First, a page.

Free Open-Source Data Wiping Software for Personal Use Delete information stored on hard disk drives (HDDs, not SSDs) in PC laptops, desktops, or servers. Plus, remove viruses and spyware from Microsoft Windows installations.
How To Securely Wipe Your Hard Drive with DBAN – Erase
By default, it uses the standard Department of Defense (DoD) Short method. This should be sufficient for just about everyone. But if you’d like to increase the security of the wipe, you can select either DoD 5220.22-M (my preferred method) or Gutmann Wipe. They use more passes, meaning they overwrite the drive several more times than the default, further ensuring that …
Darik's Boot and Nuke: A great tool for obliterating your
Sep 28, 2005 · It is rated as a medium-security technique because DBAN makes eight drive-wiping passes with a random byte in the overwrite sequence changed each time. Apparently, the Mounties prefer this to letting horses stomp on hard drives. The third choice, DoD Short, is based on the American Department of Defense Standard 5220-22.M.
Jun 13, 2017 · DBAN does not erase SSD's. You have to be very careful when dealing with these. It's right at the top of their home page. "No guarantee of data removal (e.g. DBAN does not detect or securely erase SSDs)"
Darik's Boot and Nuke, also known as DBAN /ˈdiːbæn/, is a free and open-source project hosted on SourceForge. The program is designed to securely erase a hard disk until its data is permanently removed and no longer recoverable, which is achieved by overwriting the data with pseudorandom numbers generated by Mersenne Twister or ISAAC. The Gutmann method, Quic…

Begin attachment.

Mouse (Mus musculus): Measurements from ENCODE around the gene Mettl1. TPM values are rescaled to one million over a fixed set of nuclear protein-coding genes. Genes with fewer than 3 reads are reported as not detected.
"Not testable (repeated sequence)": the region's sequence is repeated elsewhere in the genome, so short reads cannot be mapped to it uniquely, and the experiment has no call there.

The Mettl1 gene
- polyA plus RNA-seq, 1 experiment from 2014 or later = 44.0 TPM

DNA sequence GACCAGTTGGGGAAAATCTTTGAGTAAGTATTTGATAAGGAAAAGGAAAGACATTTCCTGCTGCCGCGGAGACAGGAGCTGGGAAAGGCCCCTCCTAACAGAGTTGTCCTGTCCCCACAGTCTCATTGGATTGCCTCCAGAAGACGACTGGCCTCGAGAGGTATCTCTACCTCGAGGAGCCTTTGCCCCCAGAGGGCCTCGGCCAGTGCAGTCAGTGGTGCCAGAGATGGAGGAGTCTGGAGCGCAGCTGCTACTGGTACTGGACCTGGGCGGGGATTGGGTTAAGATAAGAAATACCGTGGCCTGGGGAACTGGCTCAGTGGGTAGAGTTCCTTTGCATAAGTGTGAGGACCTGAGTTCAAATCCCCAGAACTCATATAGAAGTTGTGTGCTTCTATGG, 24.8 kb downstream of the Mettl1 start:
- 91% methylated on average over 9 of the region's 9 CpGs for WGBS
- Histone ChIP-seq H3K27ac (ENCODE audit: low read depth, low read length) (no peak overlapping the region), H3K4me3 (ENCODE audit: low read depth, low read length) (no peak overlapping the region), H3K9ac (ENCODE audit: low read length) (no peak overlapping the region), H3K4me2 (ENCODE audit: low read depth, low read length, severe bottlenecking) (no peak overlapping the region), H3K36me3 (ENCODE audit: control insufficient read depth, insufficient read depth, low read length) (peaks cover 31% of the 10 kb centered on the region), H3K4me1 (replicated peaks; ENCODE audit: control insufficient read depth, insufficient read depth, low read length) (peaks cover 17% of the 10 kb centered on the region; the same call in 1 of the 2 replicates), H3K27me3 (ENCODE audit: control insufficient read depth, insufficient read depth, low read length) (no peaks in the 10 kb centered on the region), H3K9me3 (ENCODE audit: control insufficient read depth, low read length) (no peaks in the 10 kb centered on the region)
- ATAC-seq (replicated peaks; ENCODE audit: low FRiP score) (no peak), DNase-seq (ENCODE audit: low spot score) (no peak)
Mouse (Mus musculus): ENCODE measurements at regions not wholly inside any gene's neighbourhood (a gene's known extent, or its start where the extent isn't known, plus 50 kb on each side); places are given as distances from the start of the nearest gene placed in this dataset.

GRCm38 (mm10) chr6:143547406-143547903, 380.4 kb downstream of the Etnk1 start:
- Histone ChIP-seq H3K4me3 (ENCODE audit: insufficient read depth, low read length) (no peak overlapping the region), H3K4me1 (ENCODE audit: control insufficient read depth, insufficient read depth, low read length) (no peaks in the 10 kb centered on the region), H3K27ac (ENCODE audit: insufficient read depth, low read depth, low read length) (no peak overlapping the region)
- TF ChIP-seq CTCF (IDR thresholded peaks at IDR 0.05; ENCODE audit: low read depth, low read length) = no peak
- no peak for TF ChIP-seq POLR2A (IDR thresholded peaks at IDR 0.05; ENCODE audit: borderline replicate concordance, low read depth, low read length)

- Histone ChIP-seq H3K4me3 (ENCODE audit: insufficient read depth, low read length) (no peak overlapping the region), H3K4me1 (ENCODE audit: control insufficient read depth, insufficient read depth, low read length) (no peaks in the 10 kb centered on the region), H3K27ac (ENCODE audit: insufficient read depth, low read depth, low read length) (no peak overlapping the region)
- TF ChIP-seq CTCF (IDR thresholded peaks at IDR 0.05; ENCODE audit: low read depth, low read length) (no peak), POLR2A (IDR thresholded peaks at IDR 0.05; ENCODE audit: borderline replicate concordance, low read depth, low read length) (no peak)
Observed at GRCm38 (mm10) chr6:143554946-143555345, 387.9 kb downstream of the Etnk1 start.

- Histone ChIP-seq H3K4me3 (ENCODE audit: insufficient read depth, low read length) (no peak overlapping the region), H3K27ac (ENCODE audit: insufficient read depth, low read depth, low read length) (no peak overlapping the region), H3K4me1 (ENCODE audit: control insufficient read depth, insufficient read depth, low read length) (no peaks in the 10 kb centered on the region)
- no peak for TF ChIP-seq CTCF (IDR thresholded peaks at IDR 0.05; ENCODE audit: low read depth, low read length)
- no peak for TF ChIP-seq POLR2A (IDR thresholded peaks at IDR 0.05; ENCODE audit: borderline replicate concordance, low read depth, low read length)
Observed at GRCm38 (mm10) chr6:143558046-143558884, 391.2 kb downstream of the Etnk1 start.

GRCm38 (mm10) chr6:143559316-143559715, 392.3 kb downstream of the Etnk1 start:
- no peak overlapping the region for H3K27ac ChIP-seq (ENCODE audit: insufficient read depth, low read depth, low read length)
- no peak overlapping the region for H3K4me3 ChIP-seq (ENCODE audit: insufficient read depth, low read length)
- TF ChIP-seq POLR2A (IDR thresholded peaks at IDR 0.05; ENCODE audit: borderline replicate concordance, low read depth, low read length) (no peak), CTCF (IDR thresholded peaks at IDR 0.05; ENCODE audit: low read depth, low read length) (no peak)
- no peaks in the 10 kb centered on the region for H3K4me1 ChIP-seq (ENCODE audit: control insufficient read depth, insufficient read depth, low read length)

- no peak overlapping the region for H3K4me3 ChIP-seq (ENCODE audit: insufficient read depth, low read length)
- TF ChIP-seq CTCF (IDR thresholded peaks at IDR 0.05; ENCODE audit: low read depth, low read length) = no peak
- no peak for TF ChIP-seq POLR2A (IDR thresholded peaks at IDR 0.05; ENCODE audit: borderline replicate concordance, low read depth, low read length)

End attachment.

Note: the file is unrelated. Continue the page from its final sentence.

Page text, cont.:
What is the difference between the different wiping
DoD 5220.22-M three-pass: Overwrite the data with a value, then with the inverse of that value, then with a random value, verifying the write after each step. The first two wipes theoretically pull the magnetic field fully one direction, then fully the other, eliminating any residue of …
Everything You Need to Know About DoD 5220.22-M Wiping
Mar 28, 2019 · To effectively erase previously stored data, the simplest techniques overwrite hard disk drive storage areas with the same data everywhere—often using a pattern of all zeros. The DoD “standard” and others like it take overwriting a step further with prescribed random overwriting methods.